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About RobH

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  • Location
    Newbury, Berkshire
  • Cars Owned:
    MG M type

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  1. "pressure is necessary to make a fluid flow. So without pressure: No flow at all." Well I know what you mean Johannes but that is not really true - it's actually the other way around. Pressure results from a restriction of flow. If you ran the pump with nothing attached to its output there would be plenty of flow but no pressure. Its the restriction due to tight clearances in the bearings which produces the pressure at the pump by reducing the flow.
  2. In my impecunious youth I made the mistake of buying a Sinclair 'Black Watch' kit. This was when LED watches were new and trendy but very expensive. The Sinclair kit was at least affordable but needless to say the thing was a disaster. As with all LED watches the display was power-hungry so you had to press a button to light it. Not only did the press buttons regularly fail to work, the case used to self-destruct too at intervals.
  3. As Roger says, Myford sold the company to RDG and all the bits are still available. Unlike my 1934 flat-bed Drummond which is sadly in need of a new leadscrew.....
  4. A good idea perhaps on first sight but complicated to implement Dave. The voltage coming from the fan will vary greatly with speed and you would need some sort of DC to DC converter which would accept that varying input and produce a meaningful steady regulated output suitable to charge the battery. Such things do exist but you then need circuitry to switch it on only when the input reached an acceptable level. A further complication is that normally the battery is fully charged anyway from the dynamo or alternator so there may not be anywhere for the fan output to go. You could of course provide it with its own battery to charge, separate from that of the car. The next factor is that you don't get something for nothing and the energy taken from the fan to provide any charge must come from the energy developed by the engine to move the car. You would actually be adding slightly to air resistance, so since nothing is 100% efficient the energy 'saved' would be less than the extra energy expended. The only time you might get savings would be on the overrun when slowing down.
  5. "The speed it reaches can exceed the bearing ratings and shorten there life" I'm not convinced about that given the normal running speed of the fan but If it worries you, the fan can be electrically braked by connecting a low value resistance across its feed when it is unpowered. The resistor may get quite hot so needs to be suitably rated. The lower the resistance the greater the braking effect but don't go so low that the current exceeds the motor rating.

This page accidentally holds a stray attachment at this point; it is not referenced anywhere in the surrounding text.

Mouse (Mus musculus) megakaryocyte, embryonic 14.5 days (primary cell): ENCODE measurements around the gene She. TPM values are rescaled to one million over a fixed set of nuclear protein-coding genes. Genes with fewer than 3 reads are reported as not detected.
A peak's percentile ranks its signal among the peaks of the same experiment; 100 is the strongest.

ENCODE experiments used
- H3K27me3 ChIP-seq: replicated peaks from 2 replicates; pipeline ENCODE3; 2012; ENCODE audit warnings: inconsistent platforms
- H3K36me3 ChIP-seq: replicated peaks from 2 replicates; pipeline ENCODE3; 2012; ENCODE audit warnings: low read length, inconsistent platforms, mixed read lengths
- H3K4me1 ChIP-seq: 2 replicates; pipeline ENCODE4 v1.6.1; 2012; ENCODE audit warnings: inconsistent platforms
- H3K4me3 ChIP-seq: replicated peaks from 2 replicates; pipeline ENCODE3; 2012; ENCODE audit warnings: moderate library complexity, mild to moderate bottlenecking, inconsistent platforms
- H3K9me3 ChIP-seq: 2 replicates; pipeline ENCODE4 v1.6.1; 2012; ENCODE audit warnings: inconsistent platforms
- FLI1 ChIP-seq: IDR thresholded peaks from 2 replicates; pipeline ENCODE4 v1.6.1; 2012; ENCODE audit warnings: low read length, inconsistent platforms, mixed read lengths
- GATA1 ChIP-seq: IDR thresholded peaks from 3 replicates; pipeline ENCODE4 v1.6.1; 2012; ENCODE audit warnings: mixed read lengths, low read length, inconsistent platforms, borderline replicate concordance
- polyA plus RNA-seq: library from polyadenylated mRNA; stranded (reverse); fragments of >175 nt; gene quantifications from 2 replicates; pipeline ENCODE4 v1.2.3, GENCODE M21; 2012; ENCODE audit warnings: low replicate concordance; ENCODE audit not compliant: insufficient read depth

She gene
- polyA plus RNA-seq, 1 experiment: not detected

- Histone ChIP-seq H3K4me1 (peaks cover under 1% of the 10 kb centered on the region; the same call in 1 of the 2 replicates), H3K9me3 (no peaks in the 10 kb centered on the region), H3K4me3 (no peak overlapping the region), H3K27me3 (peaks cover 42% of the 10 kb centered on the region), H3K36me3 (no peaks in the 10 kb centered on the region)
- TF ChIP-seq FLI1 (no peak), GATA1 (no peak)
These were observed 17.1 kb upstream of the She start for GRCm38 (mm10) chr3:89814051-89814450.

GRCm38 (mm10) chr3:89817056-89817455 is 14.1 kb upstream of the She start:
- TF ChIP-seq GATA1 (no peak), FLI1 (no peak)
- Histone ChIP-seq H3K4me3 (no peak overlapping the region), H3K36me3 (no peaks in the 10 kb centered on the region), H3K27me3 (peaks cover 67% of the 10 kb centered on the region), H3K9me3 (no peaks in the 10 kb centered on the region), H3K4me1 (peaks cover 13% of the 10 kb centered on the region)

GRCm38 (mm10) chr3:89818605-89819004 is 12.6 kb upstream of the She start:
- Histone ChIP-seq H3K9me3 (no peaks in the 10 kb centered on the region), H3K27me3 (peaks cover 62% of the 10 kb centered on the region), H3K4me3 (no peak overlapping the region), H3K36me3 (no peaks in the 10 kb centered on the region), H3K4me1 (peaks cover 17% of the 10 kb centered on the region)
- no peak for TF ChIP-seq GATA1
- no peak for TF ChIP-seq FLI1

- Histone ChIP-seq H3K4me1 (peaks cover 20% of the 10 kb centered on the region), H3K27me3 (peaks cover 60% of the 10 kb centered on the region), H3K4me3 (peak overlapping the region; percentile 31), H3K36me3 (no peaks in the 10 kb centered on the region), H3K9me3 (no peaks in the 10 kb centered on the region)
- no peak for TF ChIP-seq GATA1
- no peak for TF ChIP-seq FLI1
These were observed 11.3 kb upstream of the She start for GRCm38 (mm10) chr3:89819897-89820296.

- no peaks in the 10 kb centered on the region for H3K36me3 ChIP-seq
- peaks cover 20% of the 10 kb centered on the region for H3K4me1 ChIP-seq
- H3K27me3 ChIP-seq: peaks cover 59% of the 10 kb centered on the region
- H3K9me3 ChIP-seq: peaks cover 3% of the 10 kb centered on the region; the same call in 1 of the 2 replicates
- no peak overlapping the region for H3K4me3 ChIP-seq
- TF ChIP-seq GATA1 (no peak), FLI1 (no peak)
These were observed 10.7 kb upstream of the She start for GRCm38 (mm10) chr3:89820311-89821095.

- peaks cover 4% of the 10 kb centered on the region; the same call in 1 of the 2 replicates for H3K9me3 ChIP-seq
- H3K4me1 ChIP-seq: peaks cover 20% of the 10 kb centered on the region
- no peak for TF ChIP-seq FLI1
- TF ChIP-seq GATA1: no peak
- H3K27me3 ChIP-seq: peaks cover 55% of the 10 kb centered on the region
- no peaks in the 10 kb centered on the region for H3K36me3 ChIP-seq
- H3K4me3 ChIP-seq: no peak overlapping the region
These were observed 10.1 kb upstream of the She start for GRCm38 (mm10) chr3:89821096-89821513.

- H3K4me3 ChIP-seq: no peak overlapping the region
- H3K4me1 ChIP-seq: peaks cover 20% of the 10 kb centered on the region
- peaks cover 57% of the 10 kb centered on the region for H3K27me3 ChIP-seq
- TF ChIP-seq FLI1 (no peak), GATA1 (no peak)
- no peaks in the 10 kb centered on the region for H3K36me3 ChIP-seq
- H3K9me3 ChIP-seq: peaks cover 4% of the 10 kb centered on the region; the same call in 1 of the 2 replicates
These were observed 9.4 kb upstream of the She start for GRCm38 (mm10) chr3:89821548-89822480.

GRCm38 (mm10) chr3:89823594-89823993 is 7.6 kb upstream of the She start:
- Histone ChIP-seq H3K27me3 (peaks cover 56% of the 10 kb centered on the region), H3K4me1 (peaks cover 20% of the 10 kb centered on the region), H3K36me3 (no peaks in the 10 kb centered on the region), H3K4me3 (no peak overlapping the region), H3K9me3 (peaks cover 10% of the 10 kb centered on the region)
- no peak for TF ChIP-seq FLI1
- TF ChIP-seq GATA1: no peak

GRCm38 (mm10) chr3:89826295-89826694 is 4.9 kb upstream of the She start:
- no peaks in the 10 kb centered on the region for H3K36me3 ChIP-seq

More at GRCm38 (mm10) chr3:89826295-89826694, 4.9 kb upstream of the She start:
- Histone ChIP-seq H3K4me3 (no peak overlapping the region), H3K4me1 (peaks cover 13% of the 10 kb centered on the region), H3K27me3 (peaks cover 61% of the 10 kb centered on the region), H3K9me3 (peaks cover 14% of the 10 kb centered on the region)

6. Well the density of air reduces by about 18% from 15C to 80C so there is an effect there which may affect cooling by a couple of %. On the other hand the thinner hot air will reduce the efficiency of the fan behind the radiator when its running so that has to be taken into account too.
  7. Errr - very good I suppose, but what the hell did it have to do with Christmas?
  8. To paraphrase an old non-PC couplet: "Twist-drills out of old Hong-Kong, all too frequently go wrong.........."
  9. Duff solenoid then Roy. The click is the solenoid mechanism operating but obviously there is a bad connection in the high-current contacts.
  10. The really clever additive manufacturing 'prints' directly in metal - actually laser sintering - with no need for the casting pattern stage and with minimal machining needed afterwards. Using that technique it is possible to make items with internal features which would be impossible to produce by other means. The limitation is the size of the sintering bed and of course the fearsome cost of the machines. https://www.metal-am.com/introduction-to-metal-additive-manufacturing-and-3d-printing/
  11. So it does look. then. as though the power feed from the ignition switch to the starter solenoid is faulty....
  12. So to recap - you have 12.5v on the red/white wire when disconnected and the key turned. You have 8.3 v on the same wire when connected to the starter and the key turned. That means either the starter solenoid is taking quite a lot of current (and the red/white wire may be getting hot as a consequence) or else you have a poor connection in that line somewhere which is 'dropping' the voltage before it gets to the starter in which case 8.3v may not be sufficient to pull in the starter solenoid. You could check that by making a temporary direct connection from the screw terminal on that solenoid to the battery live terminal in which case the starter should crank if the solenoid an starter are OK.
  13. The wiring schematic shows white/black being used for oil pressure and brake warning lamps - so perhaps that 4-way brake-pipe union should have a pressure switch instead of that plain bolt head, and this is the connection for it ? ( edit- I think you beat me to that Rich...)
  14. Provided you are not now left with a rotating collar on the stud, and that the wheel hole is big enough, you might find something like this will do it: https://www.amazon.co.uk/MultiWare-Sockets-Locking-Remover-Damaged/dp/B01M75BO86/ref=sr_1_2?ie=UTF8&qid=1541072157&sr=8-2&keywords=wheel+nut+extractor Otherwise take the car to the local tyre depot who should have a means of removing it. Either way the wheel might suffer cosmetically.
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